subject-matter jurisdiction. See Lujan v. Defs. of
Wildlife, 504 U.S. 555, 561 (1992). A court, however,
must accept “the allegations of the complaint as true,
” Banneker Ventures, LLC v. Graham, 798 F.3d
1119, 1129 (D.C. Cir. 2015), and “construe the
complaint liberally, granting the plaintiff the benefit of
all inferences that can be derived from the facts
alleged.” Barr v. Clinton, 370 F.3d 1196, 1199
(D.C. Cir. 2004). Where necessary to resolve a jurisdictional
challenge, “the court may consider the complaint
supplemented by undisputed facts evidenced in the record, or
the complaint supplemented by undisputed facts plus the
court's resolution of disputed facts.” Herbert
v. Nat'l Acad. of Scis., 974 F.2d 192, 197 (D.C.
Cir. 1992); see also Jerome Stevens Pharm., Inc. v.
FDA, 402 F.3d 1249, 1253 (D.C. Cir. 2005) (“[T]he
district court may consider materials outside the pleadings
in deciding whether to grant a motion to dismiss for lack of
jurisdiction.”) Overall, however, ‘the
[p]laintiff's factual allegations in the complaint . . .
will bear closer scrutiny in resolving a 12(b)(1) motion'
than in resolving a 12(b)(6) motion for failure to state a
claim.” Grand Lodge of Fraternal Order of Police v.
Ashcroft, 185 F.Supp.2d 9, 13-14 (D.D.C. 2001) (citing
5A Charles A. Wright & Arthur R. Miller, Federal
Practice and Procedure § 1350).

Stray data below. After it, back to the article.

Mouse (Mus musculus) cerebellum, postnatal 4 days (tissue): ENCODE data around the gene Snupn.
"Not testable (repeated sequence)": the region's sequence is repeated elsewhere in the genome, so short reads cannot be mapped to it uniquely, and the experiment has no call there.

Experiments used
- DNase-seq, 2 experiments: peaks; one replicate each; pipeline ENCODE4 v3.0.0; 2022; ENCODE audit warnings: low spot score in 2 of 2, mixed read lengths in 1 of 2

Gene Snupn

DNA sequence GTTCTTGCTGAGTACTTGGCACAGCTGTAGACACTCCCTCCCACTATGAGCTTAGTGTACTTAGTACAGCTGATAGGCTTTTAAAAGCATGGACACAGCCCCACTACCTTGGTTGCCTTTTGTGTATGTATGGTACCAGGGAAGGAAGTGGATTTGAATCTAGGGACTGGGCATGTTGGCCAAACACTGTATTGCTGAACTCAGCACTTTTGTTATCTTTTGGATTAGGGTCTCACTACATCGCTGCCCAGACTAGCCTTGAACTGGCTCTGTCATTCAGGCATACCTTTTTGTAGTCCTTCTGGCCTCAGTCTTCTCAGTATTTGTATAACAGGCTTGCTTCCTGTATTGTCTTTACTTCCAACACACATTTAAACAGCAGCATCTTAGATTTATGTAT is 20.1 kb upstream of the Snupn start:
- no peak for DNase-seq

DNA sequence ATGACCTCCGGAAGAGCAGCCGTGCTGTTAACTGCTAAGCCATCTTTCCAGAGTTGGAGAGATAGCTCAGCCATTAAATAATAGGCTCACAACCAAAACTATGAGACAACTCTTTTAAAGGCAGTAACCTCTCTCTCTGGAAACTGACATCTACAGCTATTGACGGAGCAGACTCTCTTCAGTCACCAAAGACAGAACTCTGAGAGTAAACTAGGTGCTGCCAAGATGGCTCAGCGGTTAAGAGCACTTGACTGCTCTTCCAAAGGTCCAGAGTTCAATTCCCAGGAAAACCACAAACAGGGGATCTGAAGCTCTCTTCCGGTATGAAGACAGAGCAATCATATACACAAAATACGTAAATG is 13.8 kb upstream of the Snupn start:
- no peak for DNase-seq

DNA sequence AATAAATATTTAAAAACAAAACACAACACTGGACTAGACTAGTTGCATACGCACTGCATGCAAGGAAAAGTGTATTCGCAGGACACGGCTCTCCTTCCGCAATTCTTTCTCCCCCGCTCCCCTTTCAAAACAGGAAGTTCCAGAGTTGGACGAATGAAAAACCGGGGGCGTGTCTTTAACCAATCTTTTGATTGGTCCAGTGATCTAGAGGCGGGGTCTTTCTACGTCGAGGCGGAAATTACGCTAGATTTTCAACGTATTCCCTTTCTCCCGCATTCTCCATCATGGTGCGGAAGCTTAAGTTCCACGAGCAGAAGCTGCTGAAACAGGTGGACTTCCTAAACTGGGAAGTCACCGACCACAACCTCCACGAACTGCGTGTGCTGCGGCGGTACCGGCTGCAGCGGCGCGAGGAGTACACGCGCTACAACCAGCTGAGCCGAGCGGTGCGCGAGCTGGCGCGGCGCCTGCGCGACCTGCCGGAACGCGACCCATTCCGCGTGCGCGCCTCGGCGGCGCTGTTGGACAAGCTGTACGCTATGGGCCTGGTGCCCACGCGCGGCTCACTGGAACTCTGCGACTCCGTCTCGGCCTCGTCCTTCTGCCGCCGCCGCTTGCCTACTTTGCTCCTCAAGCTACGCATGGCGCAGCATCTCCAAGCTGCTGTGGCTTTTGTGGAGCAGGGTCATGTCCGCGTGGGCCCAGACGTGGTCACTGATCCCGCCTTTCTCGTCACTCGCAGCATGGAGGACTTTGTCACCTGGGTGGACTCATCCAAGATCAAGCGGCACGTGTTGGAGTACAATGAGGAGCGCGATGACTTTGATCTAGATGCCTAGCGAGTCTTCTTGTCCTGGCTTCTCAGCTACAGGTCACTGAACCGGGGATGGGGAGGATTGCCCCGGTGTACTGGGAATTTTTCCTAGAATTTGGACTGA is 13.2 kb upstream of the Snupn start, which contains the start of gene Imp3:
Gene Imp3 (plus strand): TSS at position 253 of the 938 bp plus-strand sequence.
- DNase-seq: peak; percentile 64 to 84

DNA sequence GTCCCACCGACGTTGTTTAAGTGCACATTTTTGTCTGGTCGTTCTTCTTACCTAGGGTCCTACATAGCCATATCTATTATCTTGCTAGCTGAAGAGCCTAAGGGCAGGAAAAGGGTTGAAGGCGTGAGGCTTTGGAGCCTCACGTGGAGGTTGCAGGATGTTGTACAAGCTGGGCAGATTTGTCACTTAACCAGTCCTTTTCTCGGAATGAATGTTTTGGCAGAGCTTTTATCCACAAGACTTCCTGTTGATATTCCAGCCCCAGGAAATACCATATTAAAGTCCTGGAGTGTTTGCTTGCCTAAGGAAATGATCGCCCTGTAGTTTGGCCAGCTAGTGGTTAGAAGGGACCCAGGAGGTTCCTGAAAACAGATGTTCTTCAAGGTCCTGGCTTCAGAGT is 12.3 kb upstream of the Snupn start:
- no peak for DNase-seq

has moved to dismiss “all individual claims for which
[Mr.] Bing failed to exhaust his administrative remedies,
” which it believes include all claims arising from
acts that occurred before August 5, 2015. Def.'s Memo.
Support Partial Mot. Dismiss (Def.'s Memo.) at 2, ECF No.
17. However, Mr. Bing contends that the discriminatory or
retaliatory acts he alleges in his Amended Complaint,
including the ones occurring prior to August 5, 2015, were
part of a “continuing violation” of Title VII, as
part of a hostile work environment, and therefore were timely
exhausted. Pl.'s Opp'n Def.'s Partial Mot.
Dismiss (Pl.'s Opp'n) at 3, ECF No. 18. In response,
Defendant contends that Mr. Bing did not plead a claim of
hostile work environment in his Amended Complaint, and that
even if he had, the acts alleged in his Amended Complaint do
not meet the level of severity required to properly state
such a claim, thereby precluding his claims based on those
acts from the benefit of the continuing violation doctrine.
Def.'s Reply Pl.'s Opp'n Def.'s Partial Mot.
Dismiss (Def.'s Reply) at 1-2, ECF No. 19.
at issue in this motion are the questions of whether Mr. Bing
included a hostile work environment claim in his Amended
Complaint, and whether, if he did, such an allegation would
grant this Court subject-matter jurisdiction over
discriminatory acts that occurred prior to August 5, 2015.
For the reasons set forth below, this Court finds that Mr.
Bing did not sufficiently allege a hostile work environment
in his Amended ...